A decade or two ago, one would have been hard-pressed to name any CEOs advocating for empty parking lots and office cubicles. Fast-forward to the 21st Century, where over 50 percent of the workforce can be mobile on any given day, and being out is in.
According to a 2008 benchmarking study by Runzheimer International—which focused on assessing employee mobility management trends, as well as financial and productivity metrics of leading organizations—54 percent of U.S. employees today are in positions considered highly mobile (1).
As more and more work is being done outside of the traditional office space, organizations must become highly competent in strategically managing their employee mobility programs. The payoff in terms of improved organizational agility, better employee relationships, and revenue growth is significant. From the cost savings standpoint alone, organizations can improve profitability by 1-4 percent.
Technological advances enable employees working outside of traditional offices to maintain (and in some cases increase) productivity compared to their counterparts working within corporate facilities. While empty offices and cubicles are an unwelcome sign of excess capacity from a real estate standpoint, they can be a leading indicator relationships with prospective clients and partners are being developed, ideas for new products and services are being identified, and client needs are being met.
The Costs are Significant
While most organizations accrue expenses related to at least 3-4 areas of employee mobility, few have taken the time to tally up their mobility expenses across the board. When all programs are combined, the total investment in mobility is significant…yet most organizations don't realize it and many cannot track it.
When total employee mobility expenses are divided by the total number of workers employed, regardless if employees are mobile or not, investments approximate $7,208 per employee per year. This amount is comparable to employer costs of providing health insurance to employees (2).
Companies Investing More Grow Faster
Runzheimer's benchmarking study separated participating organizations into two revenue growth groups—firms with two percent or less of revenue growth year over year and companies growing at 10 percent or more annually. As measured on a per-employee basis, and regardless of whether an employee is mobile, companies with high revenue growth rates spend more on mobility in comparison to firms with stagnant or declining revenue (3).
Business Model for Total Employee Mobility
Total Employee Mobility, as defined by Runzheimer International, is the process of placing the right employees in the right location when they are needed most. This process removes geography as a barrier to growth and success for organizations. Employee mobility approaches within the typical organization appear in 3-6 different areas supporting two key business objectives: enhancing talent management capabilities and/or enabling revenue growth.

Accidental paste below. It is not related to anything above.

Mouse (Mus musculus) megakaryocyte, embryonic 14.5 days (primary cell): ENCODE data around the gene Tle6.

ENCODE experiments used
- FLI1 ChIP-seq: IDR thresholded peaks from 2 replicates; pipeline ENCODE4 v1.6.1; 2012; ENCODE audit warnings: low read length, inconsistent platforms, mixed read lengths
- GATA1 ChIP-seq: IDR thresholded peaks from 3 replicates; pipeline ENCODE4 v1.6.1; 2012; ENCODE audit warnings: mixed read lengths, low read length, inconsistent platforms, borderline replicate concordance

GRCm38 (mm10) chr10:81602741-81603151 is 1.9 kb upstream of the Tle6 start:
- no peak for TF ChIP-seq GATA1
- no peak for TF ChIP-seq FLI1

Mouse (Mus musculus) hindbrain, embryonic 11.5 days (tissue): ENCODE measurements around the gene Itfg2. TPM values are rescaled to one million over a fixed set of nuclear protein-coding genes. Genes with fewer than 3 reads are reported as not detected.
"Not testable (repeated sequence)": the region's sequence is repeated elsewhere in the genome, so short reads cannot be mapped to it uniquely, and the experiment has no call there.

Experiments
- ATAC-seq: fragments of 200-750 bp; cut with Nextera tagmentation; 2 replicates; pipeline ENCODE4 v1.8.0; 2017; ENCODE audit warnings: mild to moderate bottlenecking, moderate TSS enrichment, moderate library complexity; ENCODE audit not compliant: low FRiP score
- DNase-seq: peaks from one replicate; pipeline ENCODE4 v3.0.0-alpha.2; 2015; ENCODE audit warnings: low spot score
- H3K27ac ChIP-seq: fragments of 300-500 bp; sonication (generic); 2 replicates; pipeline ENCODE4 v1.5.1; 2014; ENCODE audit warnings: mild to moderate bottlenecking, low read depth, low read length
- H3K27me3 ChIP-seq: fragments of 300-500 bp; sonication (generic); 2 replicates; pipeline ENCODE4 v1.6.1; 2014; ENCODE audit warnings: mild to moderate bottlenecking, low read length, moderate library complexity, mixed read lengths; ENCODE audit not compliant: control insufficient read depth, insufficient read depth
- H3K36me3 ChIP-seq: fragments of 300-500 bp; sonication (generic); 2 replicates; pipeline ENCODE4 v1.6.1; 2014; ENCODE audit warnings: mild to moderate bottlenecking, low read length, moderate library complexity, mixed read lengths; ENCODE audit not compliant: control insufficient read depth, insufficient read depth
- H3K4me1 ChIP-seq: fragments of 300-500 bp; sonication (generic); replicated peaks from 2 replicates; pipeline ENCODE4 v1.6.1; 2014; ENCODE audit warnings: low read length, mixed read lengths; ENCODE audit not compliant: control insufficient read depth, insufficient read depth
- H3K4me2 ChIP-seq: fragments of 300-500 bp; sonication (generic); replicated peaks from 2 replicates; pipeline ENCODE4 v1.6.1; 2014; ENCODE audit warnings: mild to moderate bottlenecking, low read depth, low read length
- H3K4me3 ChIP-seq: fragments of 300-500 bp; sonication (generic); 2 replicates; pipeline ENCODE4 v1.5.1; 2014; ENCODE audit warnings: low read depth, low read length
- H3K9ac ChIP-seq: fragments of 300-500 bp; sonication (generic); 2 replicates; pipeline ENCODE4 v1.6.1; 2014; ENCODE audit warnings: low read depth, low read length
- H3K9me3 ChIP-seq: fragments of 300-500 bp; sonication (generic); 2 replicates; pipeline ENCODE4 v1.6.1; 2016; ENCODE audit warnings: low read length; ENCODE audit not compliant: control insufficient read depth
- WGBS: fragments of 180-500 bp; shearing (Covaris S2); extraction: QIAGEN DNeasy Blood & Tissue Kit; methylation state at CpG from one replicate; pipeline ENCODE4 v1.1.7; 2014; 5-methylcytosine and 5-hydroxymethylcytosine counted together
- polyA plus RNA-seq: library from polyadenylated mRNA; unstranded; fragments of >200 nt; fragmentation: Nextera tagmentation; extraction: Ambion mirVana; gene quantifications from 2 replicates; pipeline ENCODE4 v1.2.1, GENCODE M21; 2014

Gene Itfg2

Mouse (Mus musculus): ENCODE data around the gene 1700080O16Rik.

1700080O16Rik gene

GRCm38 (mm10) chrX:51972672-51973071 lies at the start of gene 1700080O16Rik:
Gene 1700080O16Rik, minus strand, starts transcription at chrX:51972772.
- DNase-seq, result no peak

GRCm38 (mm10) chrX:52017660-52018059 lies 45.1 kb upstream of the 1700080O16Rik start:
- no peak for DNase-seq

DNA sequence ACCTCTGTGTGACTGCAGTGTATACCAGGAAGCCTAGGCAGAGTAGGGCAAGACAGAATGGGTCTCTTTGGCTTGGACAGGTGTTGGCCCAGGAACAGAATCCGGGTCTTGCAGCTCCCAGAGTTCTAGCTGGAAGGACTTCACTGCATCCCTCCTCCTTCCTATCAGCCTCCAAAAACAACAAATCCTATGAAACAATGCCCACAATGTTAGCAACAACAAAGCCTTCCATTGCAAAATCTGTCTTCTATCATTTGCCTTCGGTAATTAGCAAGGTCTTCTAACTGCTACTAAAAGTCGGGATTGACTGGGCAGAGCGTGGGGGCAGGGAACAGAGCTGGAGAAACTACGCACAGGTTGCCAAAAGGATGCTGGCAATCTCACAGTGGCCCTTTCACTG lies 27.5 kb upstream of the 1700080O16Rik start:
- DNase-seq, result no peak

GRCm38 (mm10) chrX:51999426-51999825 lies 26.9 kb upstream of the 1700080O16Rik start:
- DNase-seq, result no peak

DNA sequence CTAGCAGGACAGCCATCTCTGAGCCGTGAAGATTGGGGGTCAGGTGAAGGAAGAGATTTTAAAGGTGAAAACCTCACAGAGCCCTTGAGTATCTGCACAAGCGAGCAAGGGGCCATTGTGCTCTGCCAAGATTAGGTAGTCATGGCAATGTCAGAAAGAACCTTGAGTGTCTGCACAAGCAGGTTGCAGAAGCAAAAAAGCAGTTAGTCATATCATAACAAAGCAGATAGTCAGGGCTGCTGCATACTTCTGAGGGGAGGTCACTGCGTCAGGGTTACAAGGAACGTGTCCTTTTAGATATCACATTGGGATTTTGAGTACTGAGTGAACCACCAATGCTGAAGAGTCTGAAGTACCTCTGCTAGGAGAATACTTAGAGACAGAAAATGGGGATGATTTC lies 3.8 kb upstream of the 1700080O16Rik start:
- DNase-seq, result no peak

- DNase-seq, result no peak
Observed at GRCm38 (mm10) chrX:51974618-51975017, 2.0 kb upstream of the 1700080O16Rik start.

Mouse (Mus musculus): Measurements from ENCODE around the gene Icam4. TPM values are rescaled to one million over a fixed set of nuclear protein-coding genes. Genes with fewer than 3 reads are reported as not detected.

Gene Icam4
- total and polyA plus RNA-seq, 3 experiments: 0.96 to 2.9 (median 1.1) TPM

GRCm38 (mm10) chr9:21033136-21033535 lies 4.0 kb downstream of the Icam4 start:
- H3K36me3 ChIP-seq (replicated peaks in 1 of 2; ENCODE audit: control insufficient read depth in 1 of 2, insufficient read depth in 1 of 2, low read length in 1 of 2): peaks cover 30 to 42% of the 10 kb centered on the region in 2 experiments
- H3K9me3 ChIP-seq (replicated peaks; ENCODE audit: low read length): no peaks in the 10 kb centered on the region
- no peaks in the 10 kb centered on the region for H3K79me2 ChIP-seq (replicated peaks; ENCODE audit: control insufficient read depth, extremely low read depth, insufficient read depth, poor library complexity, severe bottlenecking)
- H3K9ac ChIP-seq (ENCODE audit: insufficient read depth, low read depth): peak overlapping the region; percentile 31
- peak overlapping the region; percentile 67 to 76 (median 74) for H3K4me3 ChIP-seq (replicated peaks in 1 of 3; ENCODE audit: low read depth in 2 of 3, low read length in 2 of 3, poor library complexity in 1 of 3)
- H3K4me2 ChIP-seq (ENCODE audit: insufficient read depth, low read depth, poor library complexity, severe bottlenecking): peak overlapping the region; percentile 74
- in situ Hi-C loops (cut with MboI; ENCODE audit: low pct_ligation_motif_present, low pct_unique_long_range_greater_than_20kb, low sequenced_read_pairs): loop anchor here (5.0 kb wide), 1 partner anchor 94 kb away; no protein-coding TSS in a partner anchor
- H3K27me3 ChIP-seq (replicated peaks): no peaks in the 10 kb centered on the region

Making an investment in one area can affect others. For example, virtual office and business travel programs can be viewed as substitutes to domestic relocation or international assignments.
At the same time, if an employee chooses to conduct additional meetings via audio, Web, and video conferencing, virtual office can, to various degrees of its application, replace business travel or business driving.
The Benefits of Integration
CEOs seeking new opportunities for cost savings, revenue-generating capabilities, and greater organizational agility must look at how their mobility programs are managed. One example is a leading pharmaceutical company that took a cohesive approach to its travel and virtual office program management. It created a reporting dashboard tracking the number of trips by duration of overnight stays as well as use of travel alternatives such as audio, video and Web conferencing tools for each business unit.
Because of this effort, the company successfully achieved a 20 percent reduction in the number of business trips up to one night in duration.
Other organizations are following suit, from launching integrated expense reporting solutions for all of their mobile employee expenses to policy and process implementations providing employees with the most reasonable transportation option available—whether it be traveling by commercial airline, corporate aircraft, or vehicle.
Embarking on Total Employee Mobility
As mentioned at the beginning of this article, in the 21st Century, being out is in. An integrated approach, when properly executed, yields competitive advantage. That said, as with any improvement initiative that involves many different areas in the organization, transformational improvements are only possible when a senior executive pushes for change. In the absence of this leadership, the gravitational pull will always be toward marginal gains.
Visibility across your organization is the first step. You can't manage what you don't measure. If cost savings, greater agility, and better employee relationships sound attractive, and if a substantial improvement in operating income is appealing, the case for action is strong.
1, 3. "Total Employee Mobility Benchmarking Report," Runzheimer International, October 2008.
2. "Employer Health Benefits 2007 Annual Survey," The Kaiser Family Foundation/Health Research and Educational Trust (Kaiser/HRET), September 2007.
Greg Harper is president of Runzheimer International.